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Body mass index, central obesity, and dietary patterns in a group of young adult men

Polikandrioti, M. and Kotronoulas, G. and Liveri, D. and Giovaso, S. and Varelis, G. and Kyritsi, E. (2009) Body mass index, central obesity, and dietary patterns in a group of young adult men. Health Science Journal, 3 (1). pp. 54-63. ISSN 1108-7366

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Abstract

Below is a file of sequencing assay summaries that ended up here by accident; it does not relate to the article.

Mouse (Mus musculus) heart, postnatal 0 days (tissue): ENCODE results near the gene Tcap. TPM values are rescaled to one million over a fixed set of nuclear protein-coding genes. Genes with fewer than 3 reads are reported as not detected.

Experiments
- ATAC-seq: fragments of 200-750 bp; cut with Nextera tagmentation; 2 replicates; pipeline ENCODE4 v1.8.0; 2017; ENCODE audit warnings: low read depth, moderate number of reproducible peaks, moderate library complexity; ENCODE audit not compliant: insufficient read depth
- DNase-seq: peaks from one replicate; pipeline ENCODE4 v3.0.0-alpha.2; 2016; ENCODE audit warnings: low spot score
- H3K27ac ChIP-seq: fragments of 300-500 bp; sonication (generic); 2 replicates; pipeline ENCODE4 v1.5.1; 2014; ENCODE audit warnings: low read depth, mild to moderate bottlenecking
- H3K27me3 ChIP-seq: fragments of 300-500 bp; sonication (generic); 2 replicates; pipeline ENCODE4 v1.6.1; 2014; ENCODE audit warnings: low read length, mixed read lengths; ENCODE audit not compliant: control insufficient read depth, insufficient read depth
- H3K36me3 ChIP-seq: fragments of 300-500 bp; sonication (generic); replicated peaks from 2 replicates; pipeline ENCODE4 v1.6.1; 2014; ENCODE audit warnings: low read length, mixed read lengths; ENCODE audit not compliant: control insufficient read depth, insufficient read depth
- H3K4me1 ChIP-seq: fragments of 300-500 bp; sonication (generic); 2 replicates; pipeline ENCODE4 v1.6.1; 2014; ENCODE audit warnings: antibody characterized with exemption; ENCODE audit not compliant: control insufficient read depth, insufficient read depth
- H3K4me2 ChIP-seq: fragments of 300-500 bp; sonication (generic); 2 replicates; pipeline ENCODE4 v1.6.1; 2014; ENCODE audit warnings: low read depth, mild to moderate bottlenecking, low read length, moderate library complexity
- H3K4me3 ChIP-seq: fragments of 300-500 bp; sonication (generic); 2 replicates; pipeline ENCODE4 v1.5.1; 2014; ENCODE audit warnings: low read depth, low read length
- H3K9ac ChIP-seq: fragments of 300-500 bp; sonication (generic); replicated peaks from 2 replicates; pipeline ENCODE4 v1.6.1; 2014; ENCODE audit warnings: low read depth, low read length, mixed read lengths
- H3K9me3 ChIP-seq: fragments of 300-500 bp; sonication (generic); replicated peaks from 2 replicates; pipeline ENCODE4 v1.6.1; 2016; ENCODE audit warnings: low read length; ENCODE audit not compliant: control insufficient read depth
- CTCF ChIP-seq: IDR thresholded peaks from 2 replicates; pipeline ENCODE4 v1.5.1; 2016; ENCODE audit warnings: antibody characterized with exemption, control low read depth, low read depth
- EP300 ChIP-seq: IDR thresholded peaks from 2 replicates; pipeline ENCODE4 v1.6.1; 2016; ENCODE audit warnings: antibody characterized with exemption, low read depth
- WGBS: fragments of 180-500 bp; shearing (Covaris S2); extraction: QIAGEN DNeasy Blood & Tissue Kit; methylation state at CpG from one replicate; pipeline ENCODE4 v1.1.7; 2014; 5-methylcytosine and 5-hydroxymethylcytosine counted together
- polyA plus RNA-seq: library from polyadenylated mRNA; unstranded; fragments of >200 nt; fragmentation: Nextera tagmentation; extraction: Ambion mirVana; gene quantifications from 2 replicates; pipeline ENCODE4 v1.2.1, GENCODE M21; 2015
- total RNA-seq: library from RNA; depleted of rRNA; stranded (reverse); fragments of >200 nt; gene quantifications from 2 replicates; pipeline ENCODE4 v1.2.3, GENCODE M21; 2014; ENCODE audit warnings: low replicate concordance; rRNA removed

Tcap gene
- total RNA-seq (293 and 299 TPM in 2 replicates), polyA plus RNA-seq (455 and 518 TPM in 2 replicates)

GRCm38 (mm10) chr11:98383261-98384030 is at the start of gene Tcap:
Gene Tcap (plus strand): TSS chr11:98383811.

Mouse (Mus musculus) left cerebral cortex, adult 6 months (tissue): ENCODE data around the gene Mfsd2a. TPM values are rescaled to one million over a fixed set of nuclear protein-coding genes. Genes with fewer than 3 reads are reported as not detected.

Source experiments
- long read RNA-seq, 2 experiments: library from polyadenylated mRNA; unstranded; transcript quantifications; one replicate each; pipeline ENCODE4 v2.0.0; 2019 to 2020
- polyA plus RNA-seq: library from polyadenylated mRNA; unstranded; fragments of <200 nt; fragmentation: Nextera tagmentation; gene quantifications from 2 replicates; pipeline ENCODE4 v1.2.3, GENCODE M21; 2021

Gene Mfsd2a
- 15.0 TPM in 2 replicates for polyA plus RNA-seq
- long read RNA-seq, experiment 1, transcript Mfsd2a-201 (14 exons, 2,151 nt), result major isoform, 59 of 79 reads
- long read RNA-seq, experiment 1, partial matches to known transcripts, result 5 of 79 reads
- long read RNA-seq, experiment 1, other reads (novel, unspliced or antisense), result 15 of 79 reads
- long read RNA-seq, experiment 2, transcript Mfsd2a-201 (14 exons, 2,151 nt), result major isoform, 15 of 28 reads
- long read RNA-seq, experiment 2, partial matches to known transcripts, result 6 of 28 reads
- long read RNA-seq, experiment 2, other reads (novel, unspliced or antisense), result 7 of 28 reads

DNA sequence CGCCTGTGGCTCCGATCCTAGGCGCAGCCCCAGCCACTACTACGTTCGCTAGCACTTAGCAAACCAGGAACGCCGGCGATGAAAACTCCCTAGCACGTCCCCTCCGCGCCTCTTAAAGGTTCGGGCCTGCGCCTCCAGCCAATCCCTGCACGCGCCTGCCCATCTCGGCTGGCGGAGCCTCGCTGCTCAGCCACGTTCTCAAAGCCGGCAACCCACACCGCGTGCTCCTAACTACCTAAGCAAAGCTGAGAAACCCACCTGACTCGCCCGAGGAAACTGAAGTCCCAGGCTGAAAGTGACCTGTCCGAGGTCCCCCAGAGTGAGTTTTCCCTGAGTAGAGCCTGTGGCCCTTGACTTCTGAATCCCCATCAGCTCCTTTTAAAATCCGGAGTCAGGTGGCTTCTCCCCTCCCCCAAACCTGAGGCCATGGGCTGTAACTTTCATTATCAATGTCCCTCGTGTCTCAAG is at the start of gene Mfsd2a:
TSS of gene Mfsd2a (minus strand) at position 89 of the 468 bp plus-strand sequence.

Over the last decades, obesity has been increased in alarming rates not only in our country but also worldwide, tending to become one of the major health problems in the western world. Purpose: The purpose of the present study was to explore the relationship between dietary patterns and body mass index, as well as central obesity in young adult men. Method and Material: Study sample consisted of 1,000 army recruits and data was collected during their first referral for medical examination post recruitment. Collection of data was performed by means of a specifically designed questionnaire, which recruits were asked to complete themselves. Basic anthropometric measures were calculated and recorded by the examining physicians. Analysis of data was performed using the SPSS 15 statistical package and one-way ANOVA and t-tests were applied for the statistical process. Results: Regarding age, 13.8% of participants were 19-21 years old; 50.8% were 22-24 years old, and 30.7% were 25-27 years old, while 4.7% of participants were 28-30 years old. Regarding educational background, a 4.7% had received only basic education; 31.6% had received high-school education; and 63.7% had attended some college or university. 54.8% of participants considered their weight being "normal"; 5.1% considered weight being slightly or excessively above normal rates; and 40.3% reported that their weight was below normal rates. However, measurement results showed that only 58.7% of recruits were actually of normal body weight; 37.2% were overweight; and 4.1% were obese. Regarding central obesity, 50.3% of responders were classified as belonging to "low risk" group, with a 48.6% belonging to "moderate risk" group, and another 1.1% to "high risk" group. Statistic analysis of data revealed that the specific pattern of nourishment is associated to body mass index and to central obesity. More in advance, it was found that persons possessing optimal body weight were consuming significantly more frequently poultry, fish, or roast beef, p=0,022, as well as less bread, p=0,036 compared to the overweight participants. In addition, persons possessing optimal body weight were found to consume more frequently refreshers, sports drinks or soft drinks, p=<0,001, as well as snacks and desserts, p=<0,001 compared to both overweight and obese persons. Interestingly, persons with normal body weight reported consuming significantly more frequently fast-food meals, eggs, and sandwiches in their lunch-time, p=0,007 and p=0,040, respectively. Relatively to central obesity, recruits in "moderate risk" consumed significantly more frequently fast-food meals, p=0,005, more bread, p=0,035 and less fruit, p=0,030 than those in "low risk" for central obesity. Conclusions: Results of the present study suggest that the pattern of nourishment is not directly correlated to body mass index, but rather to central obesity.